Custom shutter company. Wheelchair canopy.
Custom Shutter Company
- Close (a business)
- a mechanical device on a camera that opens and closes to control the time of a photographic exposure
- Associate with; keep company with
- an institution created to conduct business; "he only invests in large well-established companies"; "he started the company in his garage"
- be a companion to somebody
- Accompany (someone)
- small military unit; usually two or three platoons
- Established practice or usage having the force of law or right
- A traditional and widely accepted way of behaving or doing something that is specific to a particular society, place, or time
- A thing that one does habitually
- accepted or habitual practice
- custom-made: made according to the specifications of an individual
- a specific practice of long standing
"Fixers" in Travel Photography!
Since I recognized my obsession as it relates to photography, cultures and customs the world over, I have been self studying the art of all kinds of photography. My long-term goal (and new found dream) of business ownership has shifted a bit to include some kind of professional “picture making” venture partnered with my own Private Investigative/Security company.
I buy all the magazines, read online tutorials, have learned a modest “curriculum” dealing with Photoshop and spend hours upon hours snapping away at my shutter release button trying to get that one perfect shot that will be the break I need that presents the opportunity to place my foot in the proverbial door of being able to claim the title of, Professional Photographer!
In the July 2010 Issue of Shutterbug Magazine there is a feature on Location and Travel Photography. In one of the articles mentions a term I have never heard of before but was well versed in – “Fixers”. Or, local national/indigenous personnel hired by the photographer to guide him or her throughout their respective nations in quest of obtaining unique and interesting photographs.
Initially I read with great interest but, I quickly became disappointed in the article’s inspirational abilities. I was a bit saddened by the alleged cost of some Fixers in certain countries – some going for as little as a dollar or two a day. I didn’t quite agree with the implications of pride by the author who claimed to have spent three weeks in Africa on a photo-shoot with… “The total disbursements to subjects, and sometimes, village elders came to $65.” Much to the author’s credit however, it was noted that... "If guides are very good there is always a tip. And if they're really, really good, I stay in touch with them." What do you tip on a dollar or two a day? How about the tip for 65 dollars for three weeks? I’m sorry but this disgusted me a bit.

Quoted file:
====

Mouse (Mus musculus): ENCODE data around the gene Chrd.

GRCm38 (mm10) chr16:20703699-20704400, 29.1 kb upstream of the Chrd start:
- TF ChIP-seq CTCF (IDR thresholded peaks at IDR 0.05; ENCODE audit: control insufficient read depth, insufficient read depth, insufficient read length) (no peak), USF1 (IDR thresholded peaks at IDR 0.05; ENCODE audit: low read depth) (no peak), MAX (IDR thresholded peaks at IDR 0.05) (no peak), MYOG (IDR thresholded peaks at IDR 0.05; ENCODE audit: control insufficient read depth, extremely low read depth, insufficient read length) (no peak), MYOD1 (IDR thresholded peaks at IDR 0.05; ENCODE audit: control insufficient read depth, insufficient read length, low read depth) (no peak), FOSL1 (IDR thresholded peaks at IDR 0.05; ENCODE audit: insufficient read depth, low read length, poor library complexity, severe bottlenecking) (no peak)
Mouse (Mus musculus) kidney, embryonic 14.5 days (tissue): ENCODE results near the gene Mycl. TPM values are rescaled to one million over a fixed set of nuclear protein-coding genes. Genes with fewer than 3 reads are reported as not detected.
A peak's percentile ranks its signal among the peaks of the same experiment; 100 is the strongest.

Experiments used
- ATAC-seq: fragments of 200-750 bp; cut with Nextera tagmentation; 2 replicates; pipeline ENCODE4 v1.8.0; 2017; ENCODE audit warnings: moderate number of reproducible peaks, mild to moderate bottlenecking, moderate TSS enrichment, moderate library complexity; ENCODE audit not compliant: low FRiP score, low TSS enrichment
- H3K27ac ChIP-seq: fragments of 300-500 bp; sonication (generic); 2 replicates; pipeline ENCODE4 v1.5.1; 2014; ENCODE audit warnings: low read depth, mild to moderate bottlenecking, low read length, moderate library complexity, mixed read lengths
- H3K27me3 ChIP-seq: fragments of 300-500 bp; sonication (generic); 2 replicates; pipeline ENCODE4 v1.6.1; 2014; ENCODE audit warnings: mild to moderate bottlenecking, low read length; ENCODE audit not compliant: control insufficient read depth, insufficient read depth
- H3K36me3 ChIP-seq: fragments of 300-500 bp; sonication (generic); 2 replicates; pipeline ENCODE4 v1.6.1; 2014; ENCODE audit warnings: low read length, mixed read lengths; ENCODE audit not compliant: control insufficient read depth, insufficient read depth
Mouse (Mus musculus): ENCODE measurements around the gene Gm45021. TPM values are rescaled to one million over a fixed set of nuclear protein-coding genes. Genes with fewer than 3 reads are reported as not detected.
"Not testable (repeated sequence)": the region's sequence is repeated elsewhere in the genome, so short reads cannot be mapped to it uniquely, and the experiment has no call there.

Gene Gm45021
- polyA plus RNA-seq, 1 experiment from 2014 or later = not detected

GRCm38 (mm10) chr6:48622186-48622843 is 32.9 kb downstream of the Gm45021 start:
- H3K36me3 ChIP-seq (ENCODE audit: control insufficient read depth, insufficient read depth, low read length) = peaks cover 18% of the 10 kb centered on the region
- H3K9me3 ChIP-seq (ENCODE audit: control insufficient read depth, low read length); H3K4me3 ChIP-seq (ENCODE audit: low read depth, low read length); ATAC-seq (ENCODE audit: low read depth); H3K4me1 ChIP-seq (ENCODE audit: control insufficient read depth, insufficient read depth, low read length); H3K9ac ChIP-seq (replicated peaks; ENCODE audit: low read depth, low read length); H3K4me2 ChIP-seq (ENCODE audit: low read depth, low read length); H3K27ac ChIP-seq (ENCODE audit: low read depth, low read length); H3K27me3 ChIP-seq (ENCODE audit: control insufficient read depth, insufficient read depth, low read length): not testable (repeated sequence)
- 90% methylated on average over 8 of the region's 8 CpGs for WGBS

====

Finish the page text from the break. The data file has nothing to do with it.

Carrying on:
If I’m in the middle of offending you professional travel photographers out there, I’m sorry. I’m just at odds at how certain local national/indigenous persons are treated at times. Surely you guys/gals (Professionals) can afford to pay a little more than a dollar or two a day…or $65 for three weeks. I’m willing to bet, for the most part, these “Fixers”, as I now know the term, are not very wealthy to begin with and have families they are trying their best to raise. I’m sorry, a dollar or two a day and 65 dollars for three weeks is insulting to me. I just don’t understand it.
No, I’m not attacking the author of this article – I’m trying not to anyway. My intent is not to badmouth anyone or whatever but, to me, it seems those of us venturing into native (other than our own) lands for the simple process of taking photos, or whatever, has, or should have a sense of responsibility. Can you afford more than one or two dollars a day or 65 dollars for three weeks? If the answer is yes then pay more. One of my biggest pet-peeves in the overseas security contracting business is when those who are making six figure plus salaries justify the very low payment of local nationals because as they claim, in their countries they can live like kings off the salary currently being paid. Well, let me tell you this is a bunch of malarkey! If a company can afford to pay more – pay more! Do we really, absolutely, without question have to make every penny we can in profit? Why do you think there are such epidemic infestations of vast global social-divides?
The two young men pictured above were my Fixers on this outing. My mother and her fiance arrived in Micronesia where I lived and worked for a two week vacation. I paid each well over what the so called “standard” puts at a few dollars a day. Why, because I could afford it and because they needed more than I did. For some strange reason I seem to be different than most people I meet. I don’t care about making every penny I can in profit off the backs of those who need a little help placing their shoes into the doors of better lives for themselves and their families.